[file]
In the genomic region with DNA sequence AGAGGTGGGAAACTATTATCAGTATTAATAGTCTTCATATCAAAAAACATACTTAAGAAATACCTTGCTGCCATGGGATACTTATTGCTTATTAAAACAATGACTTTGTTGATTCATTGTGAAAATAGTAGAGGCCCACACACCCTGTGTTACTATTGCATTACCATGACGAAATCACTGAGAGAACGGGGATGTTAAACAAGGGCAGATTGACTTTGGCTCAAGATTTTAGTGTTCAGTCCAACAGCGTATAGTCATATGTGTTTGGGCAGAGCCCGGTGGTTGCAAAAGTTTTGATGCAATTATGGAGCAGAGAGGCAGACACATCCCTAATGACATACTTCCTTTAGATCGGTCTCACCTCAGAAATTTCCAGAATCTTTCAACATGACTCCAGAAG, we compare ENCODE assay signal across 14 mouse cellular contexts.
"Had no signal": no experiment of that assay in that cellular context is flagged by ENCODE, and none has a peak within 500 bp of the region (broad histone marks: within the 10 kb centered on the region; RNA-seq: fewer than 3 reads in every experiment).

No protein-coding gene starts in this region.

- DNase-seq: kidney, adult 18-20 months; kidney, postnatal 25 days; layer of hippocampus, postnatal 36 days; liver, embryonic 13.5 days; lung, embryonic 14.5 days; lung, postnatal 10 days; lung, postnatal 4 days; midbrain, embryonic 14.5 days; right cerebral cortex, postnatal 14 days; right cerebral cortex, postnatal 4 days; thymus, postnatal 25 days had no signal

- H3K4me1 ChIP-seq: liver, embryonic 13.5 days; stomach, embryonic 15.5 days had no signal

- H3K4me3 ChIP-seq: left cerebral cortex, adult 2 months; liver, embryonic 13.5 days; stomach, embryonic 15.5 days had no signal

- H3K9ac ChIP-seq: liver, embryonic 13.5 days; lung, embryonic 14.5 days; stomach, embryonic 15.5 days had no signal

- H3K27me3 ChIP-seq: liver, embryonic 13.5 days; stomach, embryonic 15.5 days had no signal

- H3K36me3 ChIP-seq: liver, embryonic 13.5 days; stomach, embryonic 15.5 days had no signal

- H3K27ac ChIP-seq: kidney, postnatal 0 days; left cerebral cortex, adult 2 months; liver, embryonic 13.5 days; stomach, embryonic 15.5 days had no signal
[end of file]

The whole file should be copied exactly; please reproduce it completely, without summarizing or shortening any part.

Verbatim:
In the genomic region with DNA sequence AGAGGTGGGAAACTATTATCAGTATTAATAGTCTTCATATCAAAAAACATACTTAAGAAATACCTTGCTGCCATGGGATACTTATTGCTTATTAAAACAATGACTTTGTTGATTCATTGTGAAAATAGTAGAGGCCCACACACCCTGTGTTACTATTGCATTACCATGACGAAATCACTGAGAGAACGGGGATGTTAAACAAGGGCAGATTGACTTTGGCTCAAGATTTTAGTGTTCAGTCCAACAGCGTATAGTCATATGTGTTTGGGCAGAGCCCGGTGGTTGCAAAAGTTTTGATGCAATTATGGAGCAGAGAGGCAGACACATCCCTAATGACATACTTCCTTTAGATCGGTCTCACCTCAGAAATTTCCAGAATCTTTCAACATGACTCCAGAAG, we compare ENCODE assay signal across 14 mouse cellular contexts.
"Had no signal": no experiment of that assay in that cellular context is flagged by ENCODE, and none has a peak within 500 bp of the region (broad histone marks: within the 10 kb centered on the region; RNA-seq: fewer than 3 reads in every experiment).

No protein-coding gene starts in this region.

- DNase-seq: kidney, adult 18-20 months; kidney, postnatal 25 days; layer of hippocampus, postnatal 36 days; liver, embryonic 13.5 days; lung, embryonic 14.5 days; lung, postnatal 10 days; lung, postnatal 4 days; midbrain, embryonic 14.5 days; right cerebral cortex, postnatal 14 days; right cerebral cortex, postnatal 4 days; thymus, postnatal 25 days had no signal

- H3K4me1 ChIP-seq: liver, embryonic 13.5 days; stomach, embryonic 15.5 days had no signal

- H3K4me3 ChIP-seq: left cerebral cortex, adult 2 months; liver, embryonic 13.5 days; stomach, embryonic 15.5 days had no signal

- H3K9ac ChIP-seq: liver, embryonic 13.5 days; lung, embryonic 14.5 days; stomach, embryonic 15.5 days had no signal

- H3K27me3 ChIP-seq: liver, embryonic 13.5 days; stomach, embryonic 15.5 days had no signal

- H3K36me3 ChIP-seq: liver, embryonic 13.5 days; stomach, embryonic 15.5 days had no signal

- H3K27ac ChIP-seq: kidney, postnatal 0 days; left cerebral cortex, adult 2 months; liver, embryonic 13.5 days; stomach, embryonic 15.5 days had no signal